I have seen several places where folks ask would Ted Kennedy have gotten the same care had he had a 'public option'? I think the answer is most likely yes.
He was a federal employee. He had the federal employees health plan, which provides a series of insurance choices to employees. When you read about various reform plans setting up health insurance exchanges and the like in states whereby people can purchase plans, they are mostly based on the idea of the federal employees health plan (again, lots of options, individuals choosing what they want, and having different premiums, deductibles and the like based on their choice). The federal gov't paid premiums on behalf of Sen. Kennedy and he paid premiums as well. I don't know which plan he chose.
Since he was over 65, Medicare was a secondary payer of all of his care. If he retired, then Medicare would become the primary payer of his health insurance, and he could elect retiree Medigap insurance from the federal gov't. Medicare is a huge, federal insurance program that is primarily tax financed and covers about 45 Million Americans. It provides the best evidence of what a public option might cover, how it would work. And the answer is it covers just about anything that is not experimental. So, the short answer to the question, 'would Ted Kennedy have gotten the same care if he had a public option?' is most likely yes. I say most likely because I don't know exactly what he got. If he got something that was experimental, neither Medicare nor any private insurance company would have likely paid for it. Such care is typically received via a research study or must be paid for out of pocket.
You have a far greater chance of being denied care by a private insurance company than you do by Medicare. That is part of why Medicare is going broke and insurance companies are very profitable!
Here is a straightforward discussion of Sen. Kennedy's care, and the reality of certain types of cancer diagnoses, about 40 years after President Nixon declared the War on Cancer. There are discussions of costs, benefits, perspectives of fighting, American culture and the like. Here is an interesting discussion of progress against cancer. Most interestingly, is the distinction between increased survival after detection of cancer (that has occurred) and the relatively limited success in curing cancer, and causing/allowing someone to die of something else. Meaning for many cancer diagnoses but not all, treatments forestall death for different periods of time and improve quality of life as well. But, the notion of 'War on Cancer' implies defeat of an enemy, and that is not very likely. It doesn't mean increased research and treatment hasn't been worth it, just that the metaphor doesn't match the reality of cancer. And of course if cancer were eradicated, there would be an explosion in heart disease mortality, because the mortality rate of being born, is of course, 100%.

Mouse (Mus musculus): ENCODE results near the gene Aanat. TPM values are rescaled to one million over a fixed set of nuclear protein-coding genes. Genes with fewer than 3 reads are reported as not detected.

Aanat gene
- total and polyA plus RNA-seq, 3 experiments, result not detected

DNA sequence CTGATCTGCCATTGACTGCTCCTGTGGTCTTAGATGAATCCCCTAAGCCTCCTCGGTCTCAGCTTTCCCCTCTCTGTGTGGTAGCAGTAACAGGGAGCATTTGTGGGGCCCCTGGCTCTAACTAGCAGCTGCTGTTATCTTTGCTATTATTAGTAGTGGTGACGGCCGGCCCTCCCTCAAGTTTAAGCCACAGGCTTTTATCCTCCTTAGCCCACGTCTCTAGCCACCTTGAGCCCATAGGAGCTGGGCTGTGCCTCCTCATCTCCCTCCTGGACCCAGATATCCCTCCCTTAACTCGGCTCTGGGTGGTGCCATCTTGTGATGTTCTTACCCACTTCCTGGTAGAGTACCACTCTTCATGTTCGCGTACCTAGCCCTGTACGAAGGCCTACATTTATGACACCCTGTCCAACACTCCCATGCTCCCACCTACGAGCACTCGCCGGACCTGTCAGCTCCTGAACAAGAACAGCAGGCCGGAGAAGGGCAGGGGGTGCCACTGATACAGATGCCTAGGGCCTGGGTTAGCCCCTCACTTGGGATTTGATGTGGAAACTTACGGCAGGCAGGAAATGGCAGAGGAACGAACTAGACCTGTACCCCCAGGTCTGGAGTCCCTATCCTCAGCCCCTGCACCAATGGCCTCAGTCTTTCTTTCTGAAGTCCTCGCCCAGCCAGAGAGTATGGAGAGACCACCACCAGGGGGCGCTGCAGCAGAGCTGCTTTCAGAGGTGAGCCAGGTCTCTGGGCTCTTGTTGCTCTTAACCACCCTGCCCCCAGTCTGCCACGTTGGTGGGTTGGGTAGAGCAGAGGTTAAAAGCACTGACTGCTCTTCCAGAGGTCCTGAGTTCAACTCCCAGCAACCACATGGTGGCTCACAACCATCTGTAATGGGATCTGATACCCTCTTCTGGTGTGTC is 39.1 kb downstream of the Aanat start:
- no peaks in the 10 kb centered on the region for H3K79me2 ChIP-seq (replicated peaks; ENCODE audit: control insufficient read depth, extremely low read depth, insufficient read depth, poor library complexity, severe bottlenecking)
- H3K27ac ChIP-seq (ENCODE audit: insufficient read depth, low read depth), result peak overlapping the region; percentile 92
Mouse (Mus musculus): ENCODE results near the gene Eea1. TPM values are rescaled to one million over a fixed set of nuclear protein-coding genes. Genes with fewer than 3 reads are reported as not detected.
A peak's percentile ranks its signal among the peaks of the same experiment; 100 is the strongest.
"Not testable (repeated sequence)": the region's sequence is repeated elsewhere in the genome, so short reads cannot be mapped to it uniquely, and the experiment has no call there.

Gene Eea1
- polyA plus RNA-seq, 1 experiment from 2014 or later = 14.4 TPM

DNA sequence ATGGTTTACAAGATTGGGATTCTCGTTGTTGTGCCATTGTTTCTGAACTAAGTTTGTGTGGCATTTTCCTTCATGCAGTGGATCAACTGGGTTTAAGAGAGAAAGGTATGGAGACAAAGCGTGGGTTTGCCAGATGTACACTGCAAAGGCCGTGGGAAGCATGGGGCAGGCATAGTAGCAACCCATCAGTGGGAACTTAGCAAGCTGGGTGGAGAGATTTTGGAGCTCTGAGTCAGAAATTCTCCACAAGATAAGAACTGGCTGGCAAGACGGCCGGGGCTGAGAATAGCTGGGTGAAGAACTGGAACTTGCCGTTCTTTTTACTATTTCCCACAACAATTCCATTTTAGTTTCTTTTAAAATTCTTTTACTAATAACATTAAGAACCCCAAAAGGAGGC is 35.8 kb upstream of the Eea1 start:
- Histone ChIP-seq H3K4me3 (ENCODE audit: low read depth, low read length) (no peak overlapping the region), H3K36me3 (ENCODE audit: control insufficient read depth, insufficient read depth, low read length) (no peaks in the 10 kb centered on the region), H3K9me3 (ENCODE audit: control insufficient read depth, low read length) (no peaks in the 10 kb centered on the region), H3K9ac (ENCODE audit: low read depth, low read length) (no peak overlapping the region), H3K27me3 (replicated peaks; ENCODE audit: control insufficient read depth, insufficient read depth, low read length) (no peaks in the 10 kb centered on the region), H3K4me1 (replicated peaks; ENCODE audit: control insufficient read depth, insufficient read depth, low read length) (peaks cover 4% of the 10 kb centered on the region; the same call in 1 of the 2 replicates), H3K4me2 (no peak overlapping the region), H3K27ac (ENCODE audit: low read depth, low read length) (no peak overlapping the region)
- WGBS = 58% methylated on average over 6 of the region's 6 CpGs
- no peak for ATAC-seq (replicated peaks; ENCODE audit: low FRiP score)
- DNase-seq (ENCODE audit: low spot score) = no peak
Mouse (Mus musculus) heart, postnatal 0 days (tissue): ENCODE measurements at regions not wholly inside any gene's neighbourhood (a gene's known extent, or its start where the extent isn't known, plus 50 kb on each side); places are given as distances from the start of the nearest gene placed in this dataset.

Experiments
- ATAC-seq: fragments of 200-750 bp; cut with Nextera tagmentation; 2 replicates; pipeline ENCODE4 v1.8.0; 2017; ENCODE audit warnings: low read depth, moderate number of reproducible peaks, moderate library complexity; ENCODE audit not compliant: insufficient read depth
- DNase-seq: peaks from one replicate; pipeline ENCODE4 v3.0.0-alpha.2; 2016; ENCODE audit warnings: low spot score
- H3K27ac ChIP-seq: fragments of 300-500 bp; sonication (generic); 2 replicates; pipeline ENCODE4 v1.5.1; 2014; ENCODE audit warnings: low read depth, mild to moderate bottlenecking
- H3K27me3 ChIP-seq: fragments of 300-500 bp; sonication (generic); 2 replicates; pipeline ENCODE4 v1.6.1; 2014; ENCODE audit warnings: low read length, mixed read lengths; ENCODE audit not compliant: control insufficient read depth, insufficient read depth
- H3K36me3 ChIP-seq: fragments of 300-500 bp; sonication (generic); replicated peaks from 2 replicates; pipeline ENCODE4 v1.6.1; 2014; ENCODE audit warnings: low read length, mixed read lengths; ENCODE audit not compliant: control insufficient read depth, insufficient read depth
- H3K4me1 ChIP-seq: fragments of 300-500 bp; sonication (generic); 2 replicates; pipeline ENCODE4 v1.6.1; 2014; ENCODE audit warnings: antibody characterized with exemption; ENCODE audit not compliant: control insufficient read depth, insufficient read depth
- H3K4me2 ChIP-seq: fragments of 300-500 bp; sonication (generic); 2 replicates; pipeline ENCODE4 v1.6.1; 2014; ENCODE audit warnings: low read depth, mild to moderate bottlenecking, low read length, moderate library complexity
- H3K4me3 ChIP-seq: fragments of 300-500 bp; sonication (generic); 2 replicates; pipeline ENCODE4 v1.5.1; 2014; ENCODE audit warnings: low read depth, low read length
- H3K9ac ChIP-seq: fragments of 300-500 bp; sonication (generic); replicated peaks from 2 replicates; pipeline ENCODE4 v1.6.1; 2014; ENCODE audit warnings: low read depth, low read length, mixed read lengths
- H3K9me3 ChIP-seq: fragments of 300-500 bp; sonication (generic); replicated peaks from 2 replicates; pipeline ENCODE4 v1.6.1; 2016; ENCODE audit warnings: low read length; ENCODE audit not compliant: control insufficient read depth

The health reform discussion has been mostly heat and no light on these basic questions:
(1) Are there limits to what should be done in terms of medicine/health care?
(2) Do we actually now provide treatments for which the costs are greater than the benefits?
(3) How much are benefits worth....is any incremental benefit worth any cost?
(4) If yes is the answer to question 3, how will we pay for it? What else will we forego?**
(5) If no is the answer to question 3, how do we practically work out the principle that there are limits....the principle has to be operationalized to actual care provision?
(6) How do we address all of these questions (there are many related questions and controvseries) in an American way, meaning in a way that works for our culture?
We really need some grown up discussion.
**The federal budget in 2009: Social Security (22%); Military (20%); Medicare 14%; Interest on the debt (8%); Medicaid (7%). Everything else 29%.